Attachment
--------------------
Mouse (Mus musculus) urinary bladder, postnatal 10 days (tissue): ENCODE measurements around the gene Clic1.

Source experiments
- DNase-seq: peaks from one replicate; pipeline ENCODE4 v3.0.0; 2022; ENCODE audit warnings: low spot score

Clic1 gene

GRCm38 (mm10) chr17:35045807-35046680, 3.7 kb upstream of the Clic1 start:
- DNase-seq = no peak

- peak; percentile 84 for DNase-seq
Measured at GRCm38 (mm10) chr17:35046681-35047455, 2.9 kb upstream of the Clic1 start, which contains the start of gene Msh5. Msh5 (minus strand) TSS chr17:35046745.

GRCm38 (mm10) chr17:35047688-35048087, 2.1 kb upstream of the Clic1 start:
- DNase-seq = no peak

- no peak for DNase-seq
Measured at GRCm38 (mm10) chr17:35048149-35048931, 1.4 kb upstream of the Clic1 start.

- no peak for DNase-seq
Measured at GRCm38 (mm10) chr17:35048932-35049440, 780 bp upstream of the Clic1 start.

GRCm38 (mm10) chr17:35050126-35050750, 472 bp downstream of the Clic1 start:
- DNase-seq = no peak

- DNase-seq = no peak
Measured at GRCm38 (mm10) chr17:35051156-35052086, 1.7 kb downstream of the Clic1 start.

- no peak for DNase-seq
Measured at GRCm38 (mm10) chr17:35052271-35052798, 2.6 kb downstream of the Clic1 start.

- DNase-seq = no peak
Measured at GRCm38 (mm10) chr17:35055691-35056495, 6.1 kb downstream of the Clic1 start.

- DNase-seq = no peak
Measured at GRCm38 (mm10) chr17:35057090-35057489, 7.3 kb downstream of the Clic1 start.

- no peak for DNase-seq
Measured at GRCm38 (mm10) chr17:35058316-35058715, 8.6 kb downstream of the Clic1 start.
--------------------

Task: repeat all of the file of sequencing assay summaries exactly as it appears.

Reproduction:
Mouse (Mus musculus) urinary bladder, postnatal 10 days (tissue): ENCODE measurements around the gene Clic1.

Source experiments
- DNase-seq: peaks from one replicate; pipeline ENCODE4 v3.0.0; 2022; ENCODE audit warnings: low spot score

Clic1 gene

GRCm38 (mm10) chr17:35045807-35046680, 3.7 kb upstream of the Clic1 start:
- DNase-seq = no peak

- peak; percentile 84 for DNase-seq
Measured at GRCm38 (mm10) chr17:35046681-35047455, 2.9 kb upstream of the Clic1 start, which contains the start of gene Msh5. Msh5 (minus strand) TSS chr17:35046745.

GRCm38 (mm10) chr17:35047688-35048087, 2.1 kb upstream of the Clic1 start:
- DNase-seq = no peak

- no peak for DNase-seq
Measured at GRCm38 (mm10) chr17:35048149-35048931, 1.4 kb upstream of the Clic1 start.

- no peak for DNase-seq
Measured at GRCm38 (mm10) chr17:35048932-35049440, 780 bp upstream of the Clic1 start.

GRCm38 (mm10) chr17:35050126-35050750, 472 bp downstream of the Clic1 start:
- DNase-seq = no peak

- DNase-seq = no peak
Measured at GRCm38 (mm10) chr17:35051156-35052086, 1.7 kb downstream of the Clic1 start.

- no peak for DNase-seq
Measured at GRCm38 (mm10) chr17:35052271-35052798, 2.6 kb downstream of the Clic1 start.

- DNase-seq = no peak
Measured at GRCm38 (mm10) chr17:35055691-35056495, 6.1 kb downstream of the Clic1 start.

- DNase-seq = no peak
Measured at GRCm38 (mm10) chr17:35057090-35057489, 7.3 kb downstream of the Clic1 start.

- no peak for DNase-seq
Measured at GRCm38 (mm10) chr17:35058316-35058715, 8.6 kb downstream of the Clic1 start.